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Corporate Taxation: Tax Gain Harvesting – “Crazy Like a Fox” Tax Planning

October 3, 2017 - 2 comments

Following up on last week’s post, we’re not yet done exploring the wild world of capital gains taxation. Today, we’ll take a look at tax gain harvesting.

Say what? Isn’t that supposed be “tax loss harvesting”? Well, that exists too, and is more familiar to most investors. Since harvesting a gain incurs taxable income, it may at first seem kind of crazy to want to voluntarily reap what you’ve sown. But if you’re a corporate investor, it can actually be a smart, “crazy like a fox” thing to do.

Tax loss harvesting: Losing to win some tax breaks

First, a quick reminder of how tax loss harvesting works (a.k.a. tax loss selling). Say you buy an investment like a stock ETF, and a few months later the stock market plummets. Your ETF is now at a significant loss, so you sell it, realizing a capital loss. Even this may sound a bit nutty, like an infamous buy-high, sell-low strategy. But there is a critical difference. Immediately after selling the ETF, you buy back a similar, but not identical fund to retain your original market exposure (because all evidence suggests that the market is expected to eventually recover and continue bearing beautiful fruit if you stay the course).

Think of tax loss harvesting as promptly replanting your harvested “field” with a similar “crop,” instead of leaving it barren. Once the dust settles, you’ve generated a capital loss to offset taxable capital gains (in the current year, past prior three years or indefinitely into the future), without substantially altering your investment landscape.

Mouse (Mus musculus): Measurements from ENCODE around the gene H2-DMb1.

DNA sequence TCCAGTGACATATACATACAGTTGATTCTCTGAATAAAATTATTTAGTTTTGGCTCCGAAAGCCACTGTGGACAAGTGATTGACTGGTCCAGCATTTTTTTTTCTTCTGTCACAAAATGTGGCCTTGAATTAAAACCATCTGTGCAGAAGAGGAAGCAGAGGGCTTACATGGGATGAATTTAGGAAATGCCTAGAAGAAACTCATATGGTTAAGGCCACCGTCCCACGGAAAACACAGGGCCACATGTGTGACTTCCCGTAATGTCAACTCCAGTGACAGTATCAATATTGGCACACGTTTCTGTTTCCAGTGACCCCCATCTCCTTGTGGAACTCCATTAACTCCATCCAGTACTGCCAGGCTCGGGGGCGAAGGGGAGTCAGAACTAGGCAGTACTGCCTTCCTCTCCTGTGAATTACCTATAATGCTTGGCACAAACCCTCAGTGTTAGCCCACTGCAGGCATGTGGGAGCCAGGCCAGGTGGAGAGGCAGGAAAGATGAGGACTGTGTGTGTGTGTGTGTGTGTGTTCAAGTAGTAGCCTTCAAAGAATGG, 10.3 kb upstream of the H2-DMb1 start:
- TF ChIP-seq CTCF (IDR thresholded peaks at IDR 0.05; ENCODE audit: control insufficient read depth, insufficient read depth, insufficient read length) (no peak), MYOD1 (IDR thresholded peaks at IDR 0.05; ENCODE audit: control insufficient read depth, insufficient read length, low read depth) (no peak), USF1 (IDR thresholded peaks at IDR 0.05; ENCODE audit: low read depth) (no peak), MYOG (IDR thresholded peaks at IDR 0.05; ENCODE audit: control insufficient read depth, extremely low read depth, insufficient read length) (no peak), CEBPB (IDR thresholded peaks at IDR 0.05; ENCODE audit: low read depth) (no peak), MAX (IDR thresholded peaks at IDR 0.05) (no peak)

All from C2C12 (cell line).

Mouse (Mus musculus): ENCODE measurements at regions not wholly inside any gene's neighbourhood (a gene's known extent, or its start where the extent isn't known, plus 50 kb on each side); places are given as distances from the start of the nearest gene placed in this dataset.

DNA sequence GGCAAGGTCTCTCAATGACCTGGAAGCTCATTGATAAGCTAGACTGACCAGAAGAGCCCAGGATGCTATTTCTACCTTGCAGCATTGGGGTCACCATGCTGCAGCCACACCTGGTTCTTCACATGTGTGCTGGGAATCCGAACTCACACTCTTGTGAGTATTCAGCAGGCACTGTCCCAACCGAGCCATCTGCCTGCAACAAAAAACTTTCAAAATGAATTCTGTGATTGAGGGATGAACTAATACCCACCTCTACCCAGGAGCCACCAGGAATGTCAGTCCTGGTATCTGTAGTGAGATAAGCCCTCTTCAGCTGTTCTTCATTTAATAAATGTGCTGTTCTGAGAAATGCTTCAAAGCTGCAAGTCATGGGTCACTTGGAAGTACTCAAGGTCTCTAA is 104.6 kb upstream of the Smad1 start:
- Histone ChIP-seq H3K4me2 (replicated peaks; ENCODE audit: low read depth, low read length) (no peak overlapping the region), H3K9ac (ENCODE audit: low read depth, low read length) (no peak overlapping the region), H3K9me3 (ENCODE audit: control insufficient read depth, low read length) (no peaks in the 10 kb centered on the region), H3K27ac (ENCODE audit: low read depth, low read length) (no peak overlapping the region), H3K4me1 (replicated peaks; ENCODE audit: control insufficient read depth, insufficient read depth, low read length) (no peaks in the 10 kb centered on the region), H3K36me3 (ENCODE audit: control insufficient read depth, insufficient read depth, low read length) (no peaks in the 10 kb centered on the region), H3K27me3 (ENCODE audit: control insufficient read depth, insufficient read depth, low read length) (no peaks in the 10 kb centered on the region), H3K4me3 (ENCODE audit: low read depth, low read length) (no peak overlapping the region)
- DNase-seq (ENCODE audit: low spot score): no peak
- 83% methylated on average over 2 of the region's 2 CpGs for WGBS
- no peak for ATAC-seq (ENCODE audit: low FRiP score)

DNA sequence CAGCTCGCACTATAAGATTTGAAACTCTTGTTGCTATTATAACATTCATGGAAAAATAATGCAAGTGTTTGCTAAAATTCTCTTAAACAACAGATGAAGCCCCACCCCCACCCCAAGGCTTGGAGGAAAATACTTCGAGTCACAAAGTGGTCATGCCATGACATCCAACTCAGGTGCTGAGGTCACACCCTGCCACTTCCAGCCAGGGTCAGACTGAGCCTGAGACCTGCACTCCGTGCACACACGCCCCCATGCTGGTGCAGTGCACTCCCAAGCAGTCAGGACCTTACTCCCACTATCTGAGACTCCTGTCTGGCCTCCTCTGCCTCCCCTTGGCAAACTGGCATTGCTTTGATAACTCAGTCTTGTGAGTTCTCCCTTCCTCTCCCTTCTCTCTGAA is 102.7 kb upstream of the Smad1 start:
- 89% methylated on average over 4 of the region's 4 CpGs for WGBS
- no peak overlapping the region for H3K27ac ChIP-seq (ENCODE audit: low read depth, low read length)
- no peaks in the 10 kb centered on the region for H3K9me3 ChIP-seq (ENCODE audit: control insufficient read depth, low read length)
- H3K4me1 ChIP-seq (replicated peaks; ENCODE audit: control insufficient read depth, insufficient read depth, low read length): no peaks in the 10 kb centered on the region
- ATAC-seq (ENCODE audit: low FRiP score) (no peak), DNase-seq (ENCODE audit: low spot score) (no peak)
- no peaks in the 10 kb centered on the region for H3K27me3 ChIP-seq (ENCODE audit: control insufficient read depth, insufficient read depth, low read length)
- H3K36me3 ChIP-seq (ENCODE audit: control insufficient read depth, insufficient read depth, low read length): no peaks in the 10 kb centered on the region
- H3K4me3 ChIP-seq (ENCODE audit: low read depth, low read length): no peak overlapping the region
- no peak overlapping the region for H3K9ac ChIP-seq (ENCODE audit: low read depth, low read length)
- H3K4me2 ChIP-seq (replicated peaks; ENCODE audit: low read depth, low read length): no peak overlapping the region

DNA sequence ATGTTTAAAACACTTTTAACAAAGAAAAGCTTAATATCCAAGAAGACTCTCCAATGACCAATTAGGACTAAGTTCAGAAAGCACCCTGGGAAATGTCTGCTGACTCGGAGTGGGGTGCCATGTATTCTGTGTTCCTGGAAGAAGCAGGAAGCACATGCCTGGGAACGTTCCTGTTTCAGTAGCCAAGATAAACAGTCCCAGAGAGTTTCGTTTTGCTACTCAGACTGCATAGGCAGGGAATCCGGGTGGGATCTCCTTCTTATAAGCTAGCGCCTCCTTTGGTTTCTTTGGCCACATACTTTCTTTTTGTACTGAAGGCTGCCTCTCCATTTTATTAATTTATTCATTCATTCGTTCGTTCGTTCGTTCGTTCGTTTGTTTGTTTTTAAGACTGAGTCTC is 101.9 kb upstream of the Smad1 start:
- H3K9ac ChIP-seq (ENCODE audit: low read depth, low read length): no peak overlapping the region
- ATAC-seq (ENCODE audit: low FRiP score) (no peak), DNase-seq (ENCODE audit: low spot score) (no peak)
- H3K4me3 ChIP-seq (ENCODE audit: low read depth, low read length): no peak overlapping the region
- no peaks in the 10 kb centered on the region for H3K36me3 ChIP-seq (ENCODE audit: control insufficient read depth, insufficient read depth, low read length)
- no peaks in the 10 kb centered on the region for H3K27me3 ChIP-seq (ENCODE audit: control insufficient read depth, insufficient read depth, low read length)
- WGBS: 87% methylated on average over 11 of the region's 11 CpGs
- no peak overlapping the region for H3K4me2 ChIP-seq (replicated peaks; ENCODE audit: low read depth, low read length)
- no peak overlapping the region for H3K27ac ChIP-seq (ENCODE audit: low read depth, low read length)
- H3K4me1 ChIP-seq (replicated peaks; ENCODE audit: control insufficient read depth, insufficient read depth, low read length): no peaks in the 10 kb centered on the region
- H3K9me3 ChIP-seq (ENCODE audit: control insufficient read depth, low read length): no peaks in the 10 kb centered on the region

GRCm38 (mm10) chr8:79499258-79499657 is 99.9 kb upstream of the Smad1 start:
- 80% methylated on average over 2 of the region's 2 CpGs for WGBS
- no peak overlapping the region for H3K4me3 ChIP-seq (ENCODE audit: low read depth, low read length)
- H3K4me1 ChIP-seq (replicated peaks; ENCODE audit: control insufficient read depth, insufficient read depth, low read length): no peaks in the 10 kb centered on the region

Tax gain harvesting: Winning to lose some tax burdens

Now to tax gain harvesting. Why would anyone want to pay capital gains taxes earlier than necessary?

As an individual investor, about the only (relatively unusual) time it might make sense to harvest gains early is if you are in a lower tax bracket than you expect to be in the future.

But the corporate landscape is different. Here, the optimal time and place for harvesting gains isn’t as straightforward. It’s going to be easier to show you an example of why that’s so than to tell it to you in theory, so here we go …

Reaping the harvest: An illustration in action

To illustrate the potential tax deferral benefits of realizing corporate capital gains taxes, let’s compare two scenarios.

  • Corporation 1 will harvest a $20,000 capital gain and distribute to its shareholders the non-taxable and taxable portion of the gain (after corporate taxes have been paid and refundable taxes have been returned).
  • Corporation 2 will not realize any gains. It will instead distribute enough taxable dividends so that their shareholders end up with the same amount of personal after-tax cash as in the first scenario.

Which strategy wins? Not to ruin the suspense but this is, after all, to illustrate capital gain harvesting in action. So, as you might expect, Corporation 1 ends up with more money to invest after the distributions have been made, resulting in a greater tax deferral benefit. If you don’t believe me, here are the calculations involved.

Corporation 1: Harvesting a $20,000 capital gain

This example is identical to the one from last week’s post. The $10,000 taxable portion of the capital gain is subject to $1,950 of non-refundable taxes ($800 federal + $1,150 provincial). That leaves $4,983 of after-tax corporate income, plus $3,067 of refundable taxes to distribute to shareholders and be taxed in their hands at 45.30% (the highest marginal tax rate in Ontario for ineligible dividends). After paying $3,647 in personal taxes ($8,050 × 45.30%), the shareholder has $4,403 of after-tax cash.